The digital enterprise checks Twitter before getting out of bed, Face Timesthe client on the walk to work, finishes the Prezi in Shake Shack. At 7pm,it pours the first glass from the company provided beer tap before settling down for the night shift. The digital enterprise figures retirement will have gone the way of the Dodo by the time it gets into its eighties. And the Cape will be under water by then anyway.

Step Three: Grapple with the “shock of the new”...

For many organizations the emergence of the new culture is extremely unsettling; a lot of it seems trivial, silly. “Social” is focused on not-working – not networking. Being in the Cloud comes with lots of security and privacy turbulence. Multi-tasking is procrastination on steroids. The rules of the game seem different; seem very uncertain. The exit strategy for the digital corporation is entirely opaque.

The culture of digital is deliberately anti-corporate, yet corporations need to understand how to assimilate it, co-opt it, leverage it, mold it, refine it. What they most certainly must not do is ignore it.

Step Four:Know thyself...

As you look at your organization, how much of this culture do you see? How widespread is it? How much of it rubs you the wrong way? How much of it do you exhibit yourself? What positive impact is it having? What is the negative impact?

Changing the culture of an organization is a top-down and bottoms-up exercise; as a senior leader, are you personally becoming more “digital,” more “social”? Do you personally Tweet or blog?Are you active on LinkedIn? Do you run your board meetings through iPads (rather than paper, etc.)??? What are you learning from this? What are you trying to do more of in this realm? What don’t you like about it? Research conducted by my colleague Manish Bahl suggests that many senior leaders aren’t taking these steps. They’re talking digital while being analog. http://bit.ly/1HQKDRl Privately, they don’t like Twitter or Facebook. What message does this send? Both to digital natives and digital immigrants? How can you master something you don’t like? That sounds like hard work...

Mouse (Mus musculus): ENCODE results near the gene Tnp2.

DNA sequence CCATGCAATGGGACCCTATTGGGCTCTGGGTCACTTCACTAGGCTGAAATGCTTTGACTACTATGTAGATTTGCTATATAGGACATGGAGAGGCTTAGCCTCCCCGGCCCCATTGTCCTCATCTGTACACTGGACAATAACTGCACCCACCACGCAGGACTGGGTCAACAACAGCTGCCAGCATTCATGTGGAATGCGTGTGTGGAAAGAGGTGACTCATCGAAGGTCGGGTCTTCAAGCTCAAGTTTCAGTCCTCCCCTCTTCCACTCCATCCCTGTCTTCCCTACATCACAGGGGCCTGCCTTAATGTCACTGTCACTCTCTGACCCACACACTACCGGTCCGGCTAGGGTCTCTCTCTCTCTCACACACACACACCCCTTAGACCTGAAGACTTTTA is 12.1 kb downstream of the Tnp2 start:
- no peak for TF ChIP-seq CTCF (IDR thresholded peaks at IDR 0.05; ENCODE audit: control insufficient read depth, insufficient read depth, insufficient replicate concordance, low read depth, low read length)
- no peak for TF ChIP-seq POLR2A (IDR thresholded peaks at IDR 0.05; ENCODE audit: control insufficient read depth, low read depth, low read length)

Do you – again as a (presumably!) middle-aged senior leader– have a digital/social “mentor?” Or is this a role filled by un-paid labor (i.e., your kids)?

Other questions you should be asking yourself (and your organization) are whether your digital native staff is being encouraged to step up and lead (in influence; in the “wirearchy”)? How many digital natives do we have in positions of authority, both in soft and hard forms? What special initiatives (if any) do we have in place to attract/retain digital natives? If we don’t have them,is there a proactive reason why not? What “non-digital” behaviors are we trying to discourage? What’s the danger of not becoming more digital over the next few years?

What sort of changes to management performance metrics are we putting in place to encourage a fail-fast type of mentality? (But ensure we don’t over course correct and create chaos, etc. ...)What approaches can we put in place to deal with the famous innovator’s dilemma?

What areas outside of the customer interface can we explore and double down on along the digital journey?What have we learned so far? What could we reasonably expect to learn in the near future?

Given that “Being Digital” is as much about people as it is about technology these cultural questions are at the core of the digital transformation opportunity (and threat). Ten years ago someone showing up for a job interview without a suit and tie would have been a no-hoper from the get-go. Infive years, someone with a visible tattoo may be the perfect person to run your sales function.

Step Five:Be digital-native employee-centric...

Today’s customers look different, have different behaviors, different wants and needs, different tools in hand, different expectations. Today’s employees do too; they are, after all, typically one and the same person. (A lesson Henry Ford taught us a long time ago that some people seem to have forgotten).
In the face of this great cultural shift – put most simply, the ascent of the digital native – organizations must amp up their ability to listen to, interpret, and act on the signals transmitted by the new digital culture, both within their customer base but, even more importantly, within their employee base. The alternative is akin to the record-store sales clerk trying to interest you in a subscription to Spotify...

As the great technological futurist (and historian) Thornton May puts it, the IT “tribe” is changing; growing, diffusing, ascending, but changing. Understanding how, and why, and where and when is absolutely crucial to remaining culturally relevant rather than becoming a cultural relic. The new culture of digital is the coming wave that will either swamp your business or provide the ride of your life. Hang Ten.

I hope you can join us at Cognizant Community – either in person or virtually – and share your thoughts on the transformation in your organization. Amorphous as it can seem, culture is the core of our organizations. Understanding digital culture is core curricula for us all.